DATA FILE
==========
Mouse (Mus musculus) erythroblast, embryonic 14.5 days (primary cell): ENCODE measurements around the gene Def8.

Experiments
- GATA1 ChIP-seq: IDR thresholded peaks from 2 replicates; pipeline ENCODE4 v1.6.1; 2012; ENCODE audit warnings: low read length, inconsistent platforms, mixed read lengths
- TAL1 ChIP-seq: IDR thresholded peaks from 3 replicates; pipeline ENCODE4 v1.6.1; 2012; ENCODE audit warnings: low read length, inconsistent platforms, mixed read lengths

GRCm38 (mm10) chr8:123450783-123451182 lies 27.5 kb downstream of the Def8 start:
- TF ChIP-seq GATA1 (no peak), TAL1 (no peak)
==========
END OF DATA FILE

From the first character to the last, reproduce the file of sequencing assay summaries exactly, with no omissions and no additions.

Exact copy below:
Mouse (Mus musculus) erythroblast, embryonic 14.5 days (primary cell): ENCODE measurements around the gene Def8.

Experiments
- GATA1 ChIP-seq: IDR thresholded peaks from 2 replicates; pipeline ENCODE4 v1.6.1; 2012; ENCODE audit warnings: low read length, inconsistent platforms, mixed read lengths
- TAL1 ChIP-seq: IDR thresholded peaks from 3 replicates; pipeline ENCODE4 v1.6.1; 2012; ENCODE audit warnings: low read length, inconsistent platforms, mixed read lengths

GRCm38 (mm10) chr8:123450783-123451182 lies 27.5 kb downstream of the Def8 start:
- TF ChIP-seq GATA1 (no peak), TAL1 (no peak)